For many treasure hunters, adventurers and historians, Mount Soratte in Italy represents something akin to the Holy Grail of history.
Over the years the mountain has held a secret, curious and colorful life. It has been the subject of many rumors – it’s said to be where Pope Boniface VIII hid his personal journals, where Roman Emperor Constantine was magically cured of his leprosy, and, most tantalizingly, where the Nazis hid their hordes of stolen gold.
The mountain is a veritable ant-maze of secret underground tunnels, and carries the title of being Europe’s biggest nuclear bunker.
Treasure hunters have legitimate reasons for suspecting that something is hidden deep inside, or so says architect Gregory Paolucci, head of the Bunker Soratte Association, which provides leisure tours of the mountain.
“Think about it: over 4 kilometres of galleries cut across the hill, dug 300 meters deep into the rock. It’s a massive work of engineering,” mused the architect.
There were multiple witnesses who reported seeing gold trucks entering the mountain and never exiting. Rumors were substantiated when the Italian government funded a multi-million dollar expedition to search for the treasure in the mid-60s, though it was to no avail.
The extensive labyrinth was built by Mussolini as a secret shelter for his family and other higher-ups of the fascist dictatorship. It was publicized as storeroom for Mussolini’s “protected weapon industry,” so that nobody would know its true intention.
But when Mussolini was forced to step down, the bunker came under the control of General Kesserling; it was converted into headquarters for almost 1,000 soldiers fighting to uphold the Nazi regime. But it wasn’t just a threadbare concreter bunker – it had restaurants, a theater, and walls that were painted with frescoes of German villages.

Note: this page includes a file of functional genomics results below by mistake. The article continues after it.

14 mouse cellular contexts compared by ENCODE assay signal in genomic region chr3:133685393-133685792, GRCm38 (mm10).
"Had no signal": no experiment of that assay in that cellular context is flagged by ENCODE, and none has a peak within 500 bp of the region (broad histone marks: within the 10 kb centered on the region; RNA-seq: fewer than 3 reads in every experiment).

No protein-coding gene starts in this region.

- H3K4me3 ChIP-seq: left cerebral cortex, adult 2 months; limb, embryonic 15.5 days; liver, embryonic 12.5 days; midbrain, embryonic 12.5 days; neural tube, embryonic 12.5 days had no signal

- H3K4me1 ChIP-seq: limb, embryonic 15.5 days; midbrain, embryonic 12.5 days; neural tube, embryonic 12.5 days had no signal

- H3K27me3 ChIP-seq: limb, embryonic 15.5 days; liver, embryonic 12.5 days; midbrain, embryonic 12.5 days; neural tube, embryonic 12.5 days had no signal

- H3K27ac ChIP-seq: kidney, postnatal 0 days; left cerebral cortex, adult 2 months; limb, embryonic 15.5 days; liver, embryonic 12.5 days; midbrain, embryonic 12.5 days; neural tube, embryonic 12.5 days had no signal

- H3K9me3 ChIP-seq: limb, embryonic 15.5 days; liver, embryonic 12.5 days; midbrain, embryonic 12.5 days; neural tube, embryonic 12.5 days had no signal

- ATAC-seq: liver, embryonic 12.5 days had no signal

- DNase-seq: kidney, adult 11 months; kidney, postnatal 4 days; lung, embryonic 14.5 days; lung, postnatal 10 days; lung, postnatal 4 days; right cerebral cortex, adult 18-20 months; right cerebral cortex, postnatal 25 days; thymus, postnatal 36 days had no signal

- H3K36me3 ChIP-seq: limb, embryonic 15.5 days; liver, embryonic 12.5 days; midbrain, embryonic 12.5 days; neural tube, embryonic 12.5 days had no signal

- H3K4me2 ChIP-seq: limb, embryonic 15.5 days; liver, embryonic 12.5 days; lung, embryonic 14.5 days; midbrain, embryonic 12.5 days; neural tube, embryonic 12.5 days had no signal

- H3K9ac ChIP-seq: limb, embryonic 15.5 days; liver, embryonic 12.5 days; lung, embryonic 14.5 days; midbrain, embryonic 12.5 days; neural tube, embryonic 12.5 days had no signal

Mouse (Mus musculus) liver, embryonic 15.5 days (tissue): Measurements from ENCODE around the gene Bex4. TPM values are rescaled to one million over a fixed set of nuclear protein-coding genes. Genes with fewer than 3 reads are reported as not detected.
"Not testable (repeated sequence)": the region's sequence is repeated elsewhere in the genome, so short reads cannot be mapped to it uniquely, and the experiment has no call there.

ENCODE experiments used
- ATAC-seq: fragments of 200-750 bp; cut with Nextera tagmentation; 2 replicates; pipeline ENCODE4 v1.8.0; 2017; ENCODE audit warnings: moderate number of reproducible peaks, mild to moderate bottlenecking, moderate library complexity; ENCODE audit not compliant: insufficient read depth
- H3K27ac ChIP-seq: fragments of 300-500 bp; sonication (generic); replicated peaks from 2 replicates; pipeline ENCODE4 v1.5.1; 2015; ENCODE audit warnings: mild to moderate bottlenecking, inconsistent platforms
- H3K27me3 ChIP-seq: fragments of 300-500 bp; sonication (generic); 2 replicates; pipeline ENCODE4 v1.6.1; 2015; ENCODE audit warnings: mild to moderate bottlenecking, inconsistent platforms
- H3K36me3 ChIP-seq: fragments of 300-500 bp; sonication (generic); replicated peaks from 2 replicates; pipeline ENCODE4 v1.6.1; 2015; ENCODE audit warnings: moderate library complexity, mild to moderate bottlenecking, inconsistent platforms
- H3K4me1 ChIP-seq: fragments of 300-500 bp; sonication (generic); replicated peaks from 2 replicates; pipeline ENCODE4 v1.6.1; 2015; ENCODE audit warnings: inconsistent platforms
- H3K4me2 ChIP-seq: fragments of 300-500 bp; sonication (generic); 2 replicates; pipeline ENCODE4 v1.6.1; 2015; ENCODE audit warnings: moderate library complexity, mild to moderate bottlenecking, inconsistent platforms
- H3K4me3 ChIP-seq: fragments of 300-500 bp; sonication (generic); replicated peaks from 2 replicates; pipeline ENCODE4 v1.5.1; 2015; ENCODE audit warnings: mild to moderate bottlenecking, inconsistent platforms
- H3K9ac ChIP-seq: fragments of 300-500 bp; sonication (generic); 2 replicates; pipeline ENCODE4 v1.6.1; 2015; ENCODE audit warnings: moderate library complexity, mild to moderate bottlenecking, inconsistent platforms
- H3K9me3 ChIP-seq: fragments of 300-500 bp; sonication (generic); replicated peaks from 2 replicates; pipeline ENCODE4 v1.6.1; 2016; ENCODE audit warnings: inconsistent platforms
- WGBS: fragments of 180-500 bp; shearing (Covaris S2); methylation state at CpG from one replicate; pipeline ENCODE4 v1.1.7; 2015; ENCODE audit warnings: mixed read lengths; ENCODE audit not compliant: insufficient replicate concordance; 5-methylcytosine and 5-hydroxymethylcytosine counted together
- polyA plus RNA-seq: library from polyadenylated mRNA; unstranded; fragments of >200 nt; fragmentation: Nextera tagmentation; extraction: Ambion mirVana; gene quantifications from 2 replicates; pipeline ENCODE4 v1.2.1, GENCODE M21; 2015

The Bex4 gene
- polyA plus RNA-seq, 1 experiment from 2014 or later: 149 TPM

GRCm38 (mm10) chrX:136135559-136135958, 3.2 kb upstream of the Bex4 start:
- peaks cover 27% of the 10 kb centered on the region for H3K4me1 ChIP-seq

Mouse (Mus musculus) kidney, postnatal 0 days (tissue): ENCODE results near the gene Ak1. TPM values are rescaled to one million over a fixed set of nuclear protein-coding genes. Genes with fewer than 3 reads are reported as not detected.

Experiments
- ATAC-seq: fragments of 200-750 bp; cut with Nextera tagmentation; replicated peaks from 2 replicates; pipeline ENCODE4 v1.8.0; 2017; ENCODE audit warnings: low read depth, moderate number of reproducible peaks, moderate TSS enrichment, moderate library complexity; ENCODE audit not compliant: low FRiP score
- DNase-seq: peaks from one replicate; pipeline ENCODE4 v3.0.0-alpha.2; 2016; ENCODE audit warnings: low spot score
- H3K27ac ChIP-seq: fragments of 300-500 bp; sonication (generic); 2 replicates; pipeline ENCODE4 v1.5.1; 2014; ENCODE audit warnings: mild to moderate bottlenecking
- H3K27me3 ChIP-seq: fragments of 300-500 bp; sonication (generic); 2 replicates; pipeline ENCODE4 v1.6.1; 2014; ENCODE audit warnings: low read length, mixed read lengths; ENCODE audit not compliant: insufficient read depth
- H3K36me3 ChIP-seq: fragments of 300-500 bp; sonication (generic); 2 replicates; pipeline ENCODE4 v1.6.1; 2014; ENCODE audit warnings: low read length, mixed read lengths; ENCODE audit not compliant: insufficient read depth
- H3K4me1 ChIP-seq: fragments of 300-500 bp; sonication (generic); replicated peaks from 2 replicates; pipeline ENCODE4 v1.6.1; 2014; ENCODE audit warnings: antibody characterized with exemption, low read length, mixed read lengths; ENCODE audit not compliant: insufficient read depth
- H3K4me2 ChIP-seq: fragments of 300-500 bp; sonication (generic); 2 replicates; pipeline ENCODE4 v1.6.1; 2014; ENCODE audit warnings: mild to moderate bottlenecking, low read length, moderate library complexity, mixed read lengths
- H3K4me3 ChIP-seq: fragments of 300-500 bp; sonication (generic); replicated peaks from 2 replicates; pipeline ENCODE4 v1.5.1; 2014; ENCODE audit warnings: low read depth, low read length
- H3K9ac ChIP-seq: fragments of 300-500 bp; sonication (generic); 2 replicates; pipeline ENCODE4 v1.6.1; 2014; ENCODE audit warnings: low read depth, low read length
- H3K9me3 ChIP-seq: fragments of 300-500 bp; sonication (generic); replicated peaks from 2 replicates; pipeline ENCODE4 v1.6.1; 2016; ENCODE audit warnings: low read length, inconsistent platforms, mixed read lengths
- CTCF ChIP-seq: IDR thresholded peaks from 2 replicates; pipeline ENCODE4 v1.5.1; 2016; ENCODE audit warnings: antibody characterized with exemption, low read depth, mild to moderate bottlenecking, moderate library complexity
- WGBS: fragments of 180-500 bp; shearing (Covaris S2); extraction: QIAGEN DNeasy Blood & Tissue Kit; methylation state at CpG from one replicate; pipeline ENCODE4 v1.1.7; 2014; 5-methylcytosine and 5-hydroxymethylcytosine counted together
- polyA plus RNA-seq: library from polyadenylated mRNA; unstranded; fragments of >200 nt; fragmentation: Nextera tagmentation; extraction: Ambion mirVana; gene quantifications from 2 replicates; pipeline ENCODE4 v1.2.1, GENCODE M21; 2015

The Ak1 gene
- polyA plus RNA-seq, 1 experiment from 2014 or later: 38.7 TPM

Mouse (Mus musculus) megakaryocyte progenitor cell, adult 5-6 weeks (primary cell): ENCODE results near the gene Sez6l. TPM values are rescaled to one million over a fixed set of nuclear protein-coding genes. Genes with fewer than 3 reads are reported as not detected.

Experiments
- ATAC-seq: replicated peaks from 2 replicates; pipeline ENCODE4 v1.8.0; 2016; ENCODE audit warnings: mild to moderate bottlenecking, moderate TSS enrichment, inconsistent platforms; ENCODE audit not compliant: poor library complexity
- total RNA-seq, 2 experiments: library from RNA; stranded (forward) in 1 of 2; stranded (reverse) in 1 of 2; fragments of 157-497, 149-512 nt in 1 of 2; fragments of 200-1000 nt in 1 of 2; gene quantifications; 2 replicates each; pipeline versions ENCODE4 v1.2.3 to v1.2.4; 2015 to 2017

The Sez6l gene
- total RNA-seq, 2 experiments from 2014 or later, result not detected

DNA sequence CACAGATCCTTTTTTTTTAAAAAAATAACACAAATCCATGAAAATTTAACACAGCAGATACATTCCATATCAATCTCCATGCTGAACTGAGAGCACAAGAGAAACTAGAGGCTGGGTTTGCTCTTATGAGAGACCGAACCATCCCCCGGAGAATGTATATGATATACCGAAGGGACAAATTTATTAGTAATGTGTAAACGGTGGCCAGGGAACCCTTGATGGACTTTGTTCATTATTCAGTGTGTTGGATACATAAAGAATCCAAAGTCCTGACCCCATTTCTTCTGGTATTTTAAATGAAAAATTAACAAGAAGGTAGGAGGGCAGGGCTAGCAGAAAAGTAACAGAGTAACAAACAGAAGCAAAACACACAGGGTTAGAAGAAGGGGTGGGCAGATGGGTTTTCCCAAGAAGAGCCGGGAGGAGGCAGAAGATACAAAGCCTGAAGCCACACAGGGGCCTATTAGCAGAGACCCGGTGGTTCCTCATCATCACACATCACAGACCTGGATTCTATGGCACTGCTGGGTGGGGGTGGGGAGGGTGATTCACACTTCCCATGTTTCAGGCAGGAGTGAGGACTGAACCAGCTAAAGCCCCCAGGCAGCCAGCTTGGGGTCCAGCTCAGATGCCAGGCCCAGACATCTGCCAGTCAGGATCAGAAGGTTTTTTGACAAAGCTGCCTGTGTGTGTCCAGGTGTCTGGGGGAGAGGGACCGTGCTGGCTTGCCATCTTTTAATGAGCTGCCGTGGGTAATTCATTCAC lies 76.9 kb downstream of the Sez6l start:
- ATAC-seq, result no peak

The bunker/city was bombed by the allies in 1944, an action that left barely any survivors. After its destruction the bunker was largely forgotten until the beginning of the Cold War, when the government refurbished it as a nuclear shelter for government officials. This was kept a secret until 2008, the News.com.au reports.
What exactly is hidden down there? Some say it is lucrative and fabled Nazi treasures of war – “72 tons of golden bars that the German troops apparently stole from the Bank of Italy when they abandoned Rome, including some of the gold belonging to Italian Jews.”
But would-be treasure hunters best beware, for legend has it that the fabled Nazi gold is cursed. Paolucci quotes a story of a German soldier who lived in the bunker and returned after the war in search of the gold. Within days of returning to Germany he was found beheaded and burnt to a crisp.